When more than one state taxes the same income, you can claim a credit for taxes paid to the other state. The 'other state' is usually the nonresident state.
When you create a Resident state return and a Non-Resident state return, the program will calculate the credit for taxes paid to another state, if applicable.
Each state has an article within our Knowledge Base regarding credit for taxes paid to another state. Please review the instructions for your state as many states have reciprocal agreements which does not allow the credit.
Let the program calculate the credit, so it is properly calculated. Most Resident state returns tax your Federal Adjusted Gross Income (AGI), regardless of where the income was earned. Therefore, the income taxed by the Resident state may include income that was earned in and taxed by another state. You only claim the credit for taxes paid to another state if the amount of tax being calculated on your Resident state return is based on income that was taxed by another state. You can usually only take the credit on a Resident return.
Claiming the Credit using the program:
If you are filing your state returns using this program, you generally do not have to enter any information for the credit to calculate.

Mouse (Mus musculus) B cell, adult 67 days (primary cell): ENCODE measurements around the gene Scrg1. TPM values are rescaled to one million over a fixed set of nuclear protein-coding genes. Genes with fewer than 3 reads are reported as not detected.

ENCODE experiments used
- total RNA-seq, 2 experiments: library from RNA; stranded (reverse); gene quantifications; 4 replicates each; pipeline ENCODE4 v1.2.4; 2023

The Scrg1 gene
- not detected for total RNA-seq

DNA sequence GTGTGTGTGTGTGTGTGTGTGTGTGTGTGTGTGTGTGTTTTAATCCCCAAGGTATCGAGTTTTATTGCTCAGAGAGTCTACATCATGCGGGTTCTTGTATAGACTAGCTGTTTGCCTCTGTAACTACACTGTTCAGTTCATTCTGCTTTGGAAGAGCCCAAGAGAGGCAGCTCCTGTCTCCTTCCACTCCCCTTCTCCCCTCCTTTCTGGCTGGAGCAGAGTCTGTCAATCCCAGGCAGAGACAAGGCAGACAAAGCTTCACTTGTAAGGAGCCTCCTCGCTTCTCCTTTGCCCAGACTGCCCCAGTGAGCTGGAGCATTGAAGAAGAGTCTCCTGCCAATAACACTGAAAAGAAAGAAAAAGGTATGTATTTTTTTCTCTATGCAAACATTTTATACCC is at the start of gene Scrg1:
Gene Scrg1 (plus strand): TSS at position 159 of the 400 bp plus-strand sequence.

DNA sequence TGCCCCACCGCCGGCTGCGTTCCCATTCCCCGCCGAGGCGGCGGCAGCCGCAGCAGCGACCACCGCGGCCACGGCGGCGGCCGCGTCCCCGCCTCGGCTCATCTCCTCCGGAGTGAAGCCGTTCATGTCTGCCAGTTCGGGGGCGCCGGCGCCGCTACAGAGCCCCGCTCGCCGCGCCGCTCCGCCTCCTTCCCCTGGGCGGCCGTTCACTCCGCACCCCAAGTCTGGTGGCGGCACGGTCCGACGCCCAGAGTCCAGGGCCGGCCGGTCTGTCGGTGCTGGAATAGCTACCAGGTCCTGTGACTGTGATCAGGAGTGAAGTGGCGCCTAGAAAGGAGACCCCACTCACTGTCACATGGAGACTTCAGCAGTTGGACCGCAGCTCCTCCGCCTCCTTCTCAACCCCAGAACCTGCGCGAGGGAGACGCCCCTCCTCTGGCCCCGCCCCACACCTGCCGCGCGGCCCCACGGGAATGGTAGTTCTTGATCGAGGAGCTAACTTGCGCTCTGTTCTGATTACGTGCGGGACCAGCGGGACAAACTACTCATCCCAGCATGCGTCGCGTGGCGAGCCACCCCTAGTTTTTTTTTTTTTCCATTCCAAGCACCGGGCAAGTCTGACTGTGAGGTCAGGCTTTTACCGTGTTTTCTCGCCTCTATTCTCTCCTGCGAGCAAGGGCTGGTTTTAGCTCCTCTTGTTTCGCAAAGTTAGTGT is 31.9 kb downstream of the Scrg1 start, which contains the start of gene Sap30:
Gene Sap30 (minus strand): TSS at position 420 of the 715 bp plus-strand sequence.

- For any Resident return you file, the program will automatically calculate the credit if the other state return(s) are Nonresident returns.
- If any other state returns are Part-Year returns, and you want to claim the credit for those states on your resident return, you will have to manually enter the information for the credit to calculate.
- Because this credit is uncommon on Nonresident and Part Year returns, the program will NOT automatically calculate this credit for these types of returns because it is so rare. You will have to manually enter the information.
To correctly figure your credit (if you need to manually enter the credit for taxes paid to another state such as Part Year returns), you need to actually prepare and view your other state return to make sure you have the correct amount.
The amount of tax that you report as being paid to the other state is NOT the amount of taxes that were withheld by the other state. It is the amount of tax that is calculated on the other state return. Create the additional state return(s) then view the PDF of the other states’ return to get the amount of tax. DO NOT report the amount that was withheld (on your W-2, for example).
To view the PDF, please click:
- Print your 2019 return (a PDF of the federal and state return will open in one document on the screen for you)
The amount that you receive as a credit is based on the amount of tax that is calculated for the other state.
If you had $1,000 withheld during the year, but then file the other state return and receive a $250 refund, the amount of tax you actually paid to the other state technically was only $750. On the other hand, if you had $1,000 withheld, and you file the other state return and end up owing an additional $150, the amount of tax that you paid to the state was $1,150.
Reporting the amount that was withheld, from a W-2, could result in a larger or smaller credit than you are eligible.